How to zoom in {{adobe-premiere-pro}}.

Sometimes the frame you filmed needs a little nudge. Guide your viewer’s eye with zoom effects in {{premiere-pro}}.

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A before and after images of a surfer. The after image is more zoomed in than the before image.

Zooming is an editor’s best friend.

Zooming, or more accurately, scaling, is increasing the size of the image or clip you’re working with. Zooms are a versatile tool for filmmakers — perfect for making minor adjustments to a shot or showcasing still photographs in documentary films. Premiere Pro gives you everything you need to make compelling post-production zoom effects.
An example of the Scaling feature being used, showing a menu with options for repositioning, scaling, and rotating.

Scaling in is zooming in.

What you’re actually doing when you zoom in Premiere Pro is adjusting the scale value of a shot. You can reposition, scale, rotate, and skew each frame to adjust camera movement the way you like.

Keep it focused.

While zooms are often great for animations and documentary work, you can also use them simply to adjust the look of a shot. The Sharpen tool allows you to keep things in focus while you’re at it.

An example of the Sharpen feature being used to focus the shot on a pair of surfers.
An example of the Export and Import feature being used.

Control down to the frame.

Premiere Pro allows you to tweak each frame individually so you can ensure that your zoom looks deliberate and thoughtful. Plus, you can export and import work to After Effects or Photoshop for other edits easily.

How to zoom in on a video clip with keyframes.

  • Start it:
    Select a video clip in your timeline and position the playhead where you want your zoom to start.
  • Keyframe it:
    Open the Effect Controls panel, locate the Scale and Position properties, and select the stopwatch icon, creating your first keyframe or starting point.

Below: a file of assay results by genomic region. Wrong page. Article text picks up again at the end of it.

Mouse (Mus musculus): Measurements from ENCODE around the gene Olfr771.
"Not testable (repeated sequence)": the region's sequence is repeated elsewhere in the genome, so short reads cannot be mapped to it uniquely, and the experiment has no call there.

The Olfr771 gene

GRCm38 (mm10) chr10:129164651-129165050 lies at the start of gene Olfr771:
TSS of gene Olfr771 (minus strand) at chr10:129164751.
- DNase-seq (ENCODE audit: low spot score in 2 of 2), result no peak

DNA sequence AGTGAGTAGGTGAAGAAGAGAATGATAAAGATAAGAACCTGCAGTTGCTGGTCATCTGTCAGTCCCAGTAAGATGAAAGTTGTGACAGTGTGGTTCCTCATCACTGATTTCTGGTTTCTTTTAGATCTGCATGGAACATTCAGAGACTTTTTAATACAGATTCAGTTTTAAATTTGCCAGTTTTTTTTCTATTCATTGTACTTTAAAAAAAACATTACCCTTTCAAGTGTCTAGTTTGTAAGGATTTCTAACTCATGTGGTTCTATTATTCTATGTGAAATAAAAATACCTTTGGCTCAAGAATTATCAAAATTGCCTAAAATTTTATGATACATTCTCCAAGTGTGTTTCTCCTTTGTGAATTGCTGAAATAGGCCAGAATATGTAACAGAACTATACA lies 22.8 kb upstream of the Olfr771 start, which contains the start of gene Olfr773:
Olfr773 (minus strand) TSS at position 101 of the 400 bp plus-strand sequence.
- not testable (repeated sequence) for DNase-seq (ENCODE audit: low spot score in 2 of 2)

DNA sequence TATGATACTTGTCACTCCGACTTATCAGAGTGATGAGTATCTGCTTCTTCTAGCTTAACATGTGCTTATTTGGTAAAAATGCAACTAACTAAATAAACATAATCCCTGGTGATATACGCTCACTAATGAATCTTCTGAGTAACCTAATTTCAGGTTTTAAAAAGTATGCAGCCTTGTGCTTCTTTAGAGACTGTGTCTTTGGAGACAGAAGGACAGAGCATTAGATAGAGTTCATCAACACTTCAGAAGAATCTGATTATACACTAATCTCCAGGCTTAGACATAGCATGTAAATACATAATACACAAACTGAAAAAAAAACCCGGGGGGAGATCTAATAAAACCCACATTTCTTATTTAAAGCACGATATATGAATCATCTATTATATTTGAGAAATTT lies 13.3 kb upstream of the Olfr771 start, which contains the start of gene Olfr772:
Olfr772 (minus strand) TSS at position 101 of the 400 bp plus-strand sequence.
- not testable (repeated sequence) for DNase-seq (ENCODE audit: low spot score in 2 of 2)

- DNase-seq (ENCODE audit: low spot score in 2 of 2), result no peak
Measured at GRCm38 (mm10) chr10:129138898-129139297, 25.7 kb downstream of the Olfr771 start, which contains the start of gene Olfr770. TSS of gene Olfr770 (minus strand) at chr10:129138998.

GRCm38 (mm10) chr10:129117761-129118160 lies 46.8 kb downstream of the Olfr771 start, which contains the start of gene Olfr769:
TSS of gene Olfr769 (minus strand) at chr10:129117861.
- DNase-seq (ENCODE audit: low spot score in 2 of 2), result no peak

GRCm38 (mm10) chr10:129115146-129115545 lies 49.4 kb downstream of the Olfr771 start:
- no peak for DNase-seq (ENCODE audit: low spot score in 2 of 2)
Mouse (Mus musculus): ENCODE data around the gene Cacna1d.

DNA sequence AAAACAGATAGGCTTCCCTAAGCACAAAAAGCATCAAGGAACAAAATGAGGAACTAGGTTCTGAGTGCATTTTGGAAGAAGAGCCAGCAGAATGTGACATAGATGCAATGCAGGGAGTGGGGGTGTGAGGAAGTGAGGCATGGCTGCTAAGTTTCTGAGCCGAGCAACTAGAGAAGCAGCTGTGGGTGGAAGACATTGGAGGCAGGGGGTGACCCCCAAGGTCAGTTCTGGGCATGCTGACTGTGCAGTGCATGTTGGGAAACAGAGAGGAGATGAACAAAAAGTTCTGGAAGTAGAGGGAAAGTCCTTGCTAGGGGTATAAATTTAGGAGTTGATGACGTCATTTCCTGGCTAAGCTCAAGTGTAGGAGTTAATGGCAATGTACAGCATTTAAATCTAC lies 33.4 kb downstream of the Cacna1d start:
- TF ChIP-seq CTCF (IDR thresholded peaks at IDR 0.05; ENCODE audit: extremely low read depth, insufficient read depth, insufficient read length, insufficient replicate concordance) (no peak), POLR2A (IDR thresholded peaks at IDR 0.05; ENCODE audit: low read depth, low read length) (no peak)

• Move it:
    In the Effect Controls panel, move the playhead to the point where you want your zoom to end.
  • Zoom it:
    Adjust Scale and Position to achieve the zoomed-in position you’d like to land on.
  • Play it:
    Keyframing will automatically animate your zoom. Watch playback in real time and make any edits as necessary.
  • Ease it:
    Af the zoom seems abrupt or choppy, right-click a keyframe and use Temporal Interpolation › Ease In/Ease Out for a smooth zoom.

Why zoom in video editing?

Whether you’re scaling as a transition, to convey emotion, or to fix a problem created during filming, there are plenty of reasons to zoom in.

Covering mistakes.

Sometimes mistakes happen during filming. A frame might be slightly askew or something is in the frame that shouldn’t be. Zooms are here to help.

Animations and explainers.

Documentary films and animations often leverage the “Ken Burns effect,” a slow zoom into a still image, to add emotion and drama to a scene.


Learn more about editing clips in {{premiere-pro}}.

Resize your work and more with these helpful {{premiere-pro}} tutorials.

Add zoom transitions and more.

Zoom transitions are just one style of transition you can apply to your films. Learn how to use transitions of all types with this article and video tutorial..

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Post-production tips.

Learn the ins and outs of post-production work with this helpful article for cinematic beginners.

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Try new effects.

Learn to replicate in-camera effects like double exposure in your post-production workflow.

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Create the Ken Burns effect.

Learn to apply zoom effects and emotionally resonant panning to your still images.

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